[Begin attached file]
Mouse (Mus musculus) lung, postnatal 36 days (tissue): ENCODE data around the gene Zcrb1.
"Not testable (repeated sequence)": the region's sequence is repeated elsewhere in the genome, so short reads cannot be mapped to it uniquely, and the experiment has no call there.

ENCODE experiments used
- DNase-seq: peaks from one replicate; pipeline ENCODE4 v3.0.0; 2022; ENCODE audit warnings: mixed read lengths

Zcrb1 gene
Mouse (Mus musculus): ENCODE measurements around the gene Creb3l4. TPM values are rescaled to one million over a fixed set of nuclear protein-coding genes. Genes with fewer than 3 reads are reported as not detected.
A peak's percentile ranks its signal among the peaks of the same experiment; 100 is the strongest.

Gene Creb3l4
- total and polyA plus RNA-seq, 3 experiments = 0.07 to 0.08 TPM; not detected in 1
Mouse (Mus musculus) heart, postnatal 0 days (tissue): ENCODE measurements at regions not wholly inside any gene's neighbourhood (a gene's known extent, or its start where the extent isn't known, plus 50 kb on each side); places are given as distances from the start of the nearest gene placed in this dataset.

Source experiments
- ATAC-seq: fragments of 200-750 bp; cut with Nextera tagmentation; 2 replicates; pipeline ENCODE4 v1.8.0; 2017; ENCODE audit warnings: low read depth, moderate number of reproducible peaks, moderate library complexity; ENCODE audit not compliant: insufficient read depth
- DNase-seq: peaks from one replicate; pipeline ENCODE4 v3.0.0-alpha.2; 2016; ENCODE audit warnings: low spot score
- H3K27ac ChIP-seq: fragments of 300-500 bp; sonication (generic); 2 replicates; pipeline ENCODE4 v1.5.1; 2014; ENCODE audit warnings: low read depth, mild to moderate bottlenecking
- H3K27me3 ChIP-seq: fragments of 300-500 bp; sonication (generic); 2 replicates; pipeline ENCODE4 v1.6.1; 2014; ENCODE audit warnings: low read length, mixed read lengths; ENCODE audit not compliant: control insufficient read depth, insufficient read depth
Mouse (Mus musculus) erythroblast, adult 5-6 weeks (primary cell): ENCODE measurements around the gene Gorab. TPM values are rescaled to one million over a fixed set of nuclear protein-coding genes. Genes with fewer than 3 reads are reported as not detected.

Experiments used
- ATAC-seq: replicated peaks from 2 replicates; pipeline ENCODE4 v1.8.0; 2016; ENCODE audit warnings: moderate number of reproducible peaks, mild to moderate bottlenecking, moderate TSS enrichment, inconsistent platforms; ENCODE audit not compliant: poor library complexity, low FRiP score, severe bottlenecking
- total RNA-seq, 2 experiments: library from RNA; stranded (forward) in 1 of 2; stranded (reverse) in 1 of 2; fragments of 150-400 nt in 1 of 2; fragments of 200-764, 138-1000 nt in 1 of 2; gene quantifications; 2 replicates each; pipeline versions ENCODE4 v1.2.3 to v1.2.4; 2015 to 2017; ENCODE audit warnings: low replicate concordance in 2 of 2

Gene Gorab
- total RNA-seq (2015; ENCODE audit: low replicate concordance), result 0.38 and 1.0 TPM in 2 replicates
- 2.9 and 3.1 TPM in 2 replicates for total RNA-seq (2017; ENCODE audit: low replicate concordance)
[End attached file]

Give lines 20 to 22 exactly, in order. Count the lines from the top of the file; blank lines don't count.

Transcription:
Gene Gorab
- total RNA-seq (2015; ENCODE audit: low replicate concordance), result 0.38 and 1.0 TPM in 2 replicates
- 2.9 and 3.1 TPM in 2 replicates for total RNA-seq (2017; ENCODE audit: low replicate concordance)